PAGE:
Safe Fish Handling

Preserving Quality of Fish in Transport

Remember to have enough ice on hand to keep your fish cool until getting home.Bring ice and a freezer store bag or insulated container to the pickup site.Fish handled for food should be landed quickly and stored on ice as soon as possible. The trick is to keep your fresh catch cooled quick. Don’t drive great distances from pickup location to home without icing. Temperatures in the summer heat up quickly in cars, and fish must be kept cool with ice.

Storage at Home

Pack your dressed fish on ice in refrigerator. Seal fillets or round fish plastic bags and cover with ice in trays or pans (empty meltwater regularly). Store in section of refrigerator closest to freezer unit. Fish stored for more than 2 to 5 days (dependent on species) should be frozen. Fattier fish will deteriorate faster than lean fish.

All fish must be prepared for freezing and storage. Fish should be filleted, drawn and gutted – then washed well. If freezing fish whole be sure all slime and internal blood is washed away from the body cavity.

Freezing

To prepare for freezing wash the whole fish, fillets under cold running water before wrapping in freezer. Wrapping first in cling wrap and then placed into zip loc bags with air removed. Length of time for freezing depends on the condition of the fish at time of freezing, the fat content and your freezer temperature. Objective is to minimize surface of fish from any contact with air. Oxidation produces rancidity, and water loss causes freezer burn. Ideally if you have time, you can glaze your frozen fish – pack it the way you like first, then take the frozen fish and dip it in clean potable water. Doing this a few times will definitely prevent your fish from having contact with air. To ensure quick freezing either pack smaller packages or turn your freezer to its lowest setting. Packages you home freeze should be no more than a pound in weight.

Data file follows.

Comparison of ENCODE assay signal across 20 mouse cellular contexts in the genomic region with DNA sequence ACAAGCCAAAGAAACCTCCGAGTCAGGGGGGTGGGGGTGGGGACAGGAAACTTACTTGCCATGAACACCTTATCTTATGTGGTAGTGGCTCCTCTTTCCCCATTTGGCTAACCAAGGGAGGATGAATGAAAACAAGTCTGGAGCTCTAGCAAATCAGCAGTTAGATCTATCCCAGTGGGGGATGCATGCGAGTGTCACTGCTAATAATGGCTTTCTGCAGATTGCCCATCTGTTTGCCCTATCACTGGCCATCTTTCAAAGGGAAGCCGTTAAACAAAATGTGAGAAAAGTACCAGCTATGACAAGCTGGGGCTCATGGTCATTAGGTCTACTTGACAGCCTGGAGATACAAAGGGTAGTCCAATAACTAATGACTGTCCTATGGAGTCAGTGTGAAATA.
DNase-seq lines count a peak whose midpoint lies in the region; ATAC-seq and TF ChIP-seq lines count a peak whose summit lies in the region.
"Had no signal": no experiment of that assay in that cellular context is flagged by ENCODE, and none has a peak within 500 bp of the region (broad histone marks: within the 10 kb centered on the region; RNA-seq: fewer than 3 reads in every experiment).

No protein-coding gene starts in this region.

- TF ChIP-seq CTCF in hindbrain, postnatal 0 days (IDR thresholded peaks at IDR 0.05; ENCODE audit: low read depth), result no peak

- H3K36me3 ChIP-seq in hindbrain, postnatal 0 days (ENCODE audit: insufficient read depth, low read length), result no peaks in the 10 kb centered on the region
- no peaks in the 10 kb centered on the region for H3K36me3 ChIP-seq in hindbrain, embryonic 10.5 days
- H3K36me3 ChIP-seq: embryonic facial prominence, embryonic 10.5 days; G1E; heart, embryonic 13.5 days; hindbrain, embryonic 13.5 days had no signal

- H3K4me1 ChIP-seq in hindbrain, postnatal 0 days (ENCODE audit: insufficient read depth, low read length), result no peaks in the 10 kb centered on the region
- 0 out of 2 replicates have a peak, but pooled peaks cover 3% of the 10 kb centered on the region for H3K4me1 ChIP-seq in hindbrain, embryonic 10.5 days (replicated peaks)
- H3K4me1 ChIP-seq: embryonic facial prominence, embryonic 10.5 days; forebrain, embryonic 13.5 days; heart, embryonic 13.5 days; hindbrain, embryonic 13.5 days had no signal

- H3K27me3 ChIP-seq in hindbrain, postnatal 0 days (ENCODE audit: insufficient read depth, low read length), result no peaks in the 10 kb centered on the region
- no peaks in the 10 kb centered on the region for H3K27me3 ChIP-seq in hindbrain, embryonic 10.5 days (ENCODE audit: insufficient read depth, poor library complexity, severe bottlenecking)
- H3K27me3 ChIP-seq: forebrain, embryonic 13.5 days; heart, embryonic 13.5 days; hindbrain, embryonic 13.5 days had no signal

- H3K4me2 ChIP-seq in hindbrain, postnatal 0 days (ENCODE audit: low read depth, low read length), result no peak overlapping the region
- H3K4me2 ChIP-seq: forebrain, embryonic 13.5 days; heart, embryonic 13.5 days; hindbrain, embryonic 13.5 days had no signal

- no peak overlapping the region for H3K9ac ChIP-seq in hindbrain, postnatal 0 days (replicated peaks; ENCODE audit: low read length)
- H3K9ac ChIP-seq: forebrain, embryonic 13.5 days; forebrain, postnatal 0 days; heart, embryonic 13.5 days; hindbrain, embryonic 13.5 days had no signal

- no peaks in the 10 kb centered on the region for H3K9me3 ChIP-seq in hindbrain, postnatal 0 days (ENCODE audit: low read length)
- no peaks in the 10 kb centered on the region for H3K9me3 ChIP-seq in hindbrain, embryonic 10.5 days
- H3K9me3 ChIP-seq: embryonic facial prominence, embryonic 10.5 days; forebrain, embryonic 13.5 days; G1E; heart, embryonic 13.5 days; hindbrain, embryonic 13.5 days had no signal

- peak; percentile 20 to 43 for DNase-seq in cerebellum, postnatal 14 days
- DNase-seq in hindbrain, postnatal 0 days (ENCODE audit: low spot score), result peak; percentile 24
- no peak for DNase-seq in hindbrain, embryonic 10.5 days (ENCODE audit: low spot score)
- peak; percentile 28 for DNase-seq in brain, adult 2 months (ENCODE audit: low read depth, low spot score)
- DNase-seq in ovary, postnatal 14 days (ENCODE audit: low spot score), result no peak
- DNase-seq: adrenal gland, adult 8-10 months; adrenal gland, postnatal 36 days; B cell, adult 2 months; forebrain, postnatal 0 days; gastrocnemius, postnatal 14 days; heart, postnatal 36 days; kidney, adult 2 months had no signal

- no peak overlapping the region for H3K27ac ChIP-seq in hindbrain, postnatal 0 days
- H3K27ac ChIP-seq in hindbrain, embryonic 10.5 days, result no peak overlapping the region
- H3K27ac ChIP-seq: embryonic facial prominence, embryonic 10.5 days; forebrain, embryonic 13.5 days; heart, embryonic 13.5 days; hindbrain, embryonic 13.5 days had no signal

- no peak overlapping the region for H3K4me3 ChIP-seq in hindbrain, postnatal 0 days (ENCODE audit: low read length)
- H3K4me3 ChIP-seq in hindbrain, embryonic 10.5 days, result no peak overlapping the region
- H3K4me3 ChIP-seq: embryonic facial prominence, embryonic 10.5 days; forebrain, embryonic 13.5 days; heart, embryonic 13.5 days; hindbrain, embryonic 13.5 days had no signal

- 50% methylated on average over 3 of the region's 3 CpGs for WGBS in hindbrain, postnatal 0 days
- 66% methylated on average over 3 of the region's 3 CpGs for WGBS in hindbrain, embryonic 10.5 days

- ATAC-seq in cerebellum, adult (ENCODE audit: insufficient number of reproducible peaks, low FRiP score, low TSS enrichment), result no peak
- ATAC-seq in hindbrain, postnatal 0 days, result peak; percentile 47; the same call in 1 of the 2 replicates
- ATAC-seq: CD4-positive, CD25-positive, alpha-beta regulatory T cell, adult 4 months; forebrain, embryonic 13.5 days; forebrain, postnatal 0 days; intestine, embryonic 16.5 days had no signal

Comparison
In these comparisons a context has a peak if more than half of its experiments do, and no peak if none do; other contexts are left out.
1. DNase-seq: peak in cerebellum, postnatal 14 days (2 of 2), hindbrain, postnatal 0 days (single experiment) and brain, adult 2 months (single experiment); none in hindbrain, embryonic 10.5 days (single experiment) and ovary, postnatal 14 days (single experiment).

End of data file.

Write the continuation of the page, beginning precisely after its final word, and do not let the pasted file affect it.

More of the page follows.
Thawing

Defrosting fish is probably as critical to retention of flavor as freezing. If you don’t thaw properly flavor will suffer from bacteria and enzymes. Fish should be slow thawed in the refrigerator, but can also be quick thawed by running under cold water. Never thaw fish on the counter or under warm water. Thawing on the counter allows surface area to thaw faster than inner areas and bacteria will form and reproduce quickly. Plan ahead, it takes 12 t 15 hours in the refrigerator for fish to completely thaw in the refrigerator. Fish can also be cooked frozen by doubling the normal cooking time. Once fish are thawed they should be cooked immediately or placed in the refrigerator. Never leave thawed fish for longer than 2 days in the refrigerator, check for freshness by smell. If it smells fresh, has no pungent odor and doesn’t smell “fishy” it’s good. 

diagram of fish parts for reference

Prepping your Fish for Cooking

  • Remove the tail with a tail cut an inch from tail fin
  • Rinse gut cavity to remove blood, slime or viscera.
  • If cooking flat fish, remove head by making a cut behind the pectoral fin and pushing viscera out of the gut cavity
  • Fish with skin on should be scaled.

Scrape the fish from tail to head with dull side of knife. Scaling the fish underwater can be done to prevent scales from scattering.

Fillet the round fish

  • Place fish with back facing you, make single cut across fish behind pectoral fin.
  • Cut backbone of fish holding knife at an angle so you can feel it slide along the backbone
  • At open vent push knife through skin and continue cutting back to tail
  • With tail portion free fold filet over and cut free from ribs, fillet portion should have all edible muscle – repeat same procedure other side

Skinning the Fillet

  • Starting at tail, cut at twenty-degree angle to skin until you free enough skin to grip
  • Remove rib bones from belly portion and pin bones (the pin bones are located by passing finger along lateral line in head to tail direction) – pull skin back and forth against the blade, keeping knife parallel to skin


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One response to “Safe Fish Handling

  1. Pingback: Transnational Summits and Local Throwdowns! | Cape Cod Community Supported Fisheries

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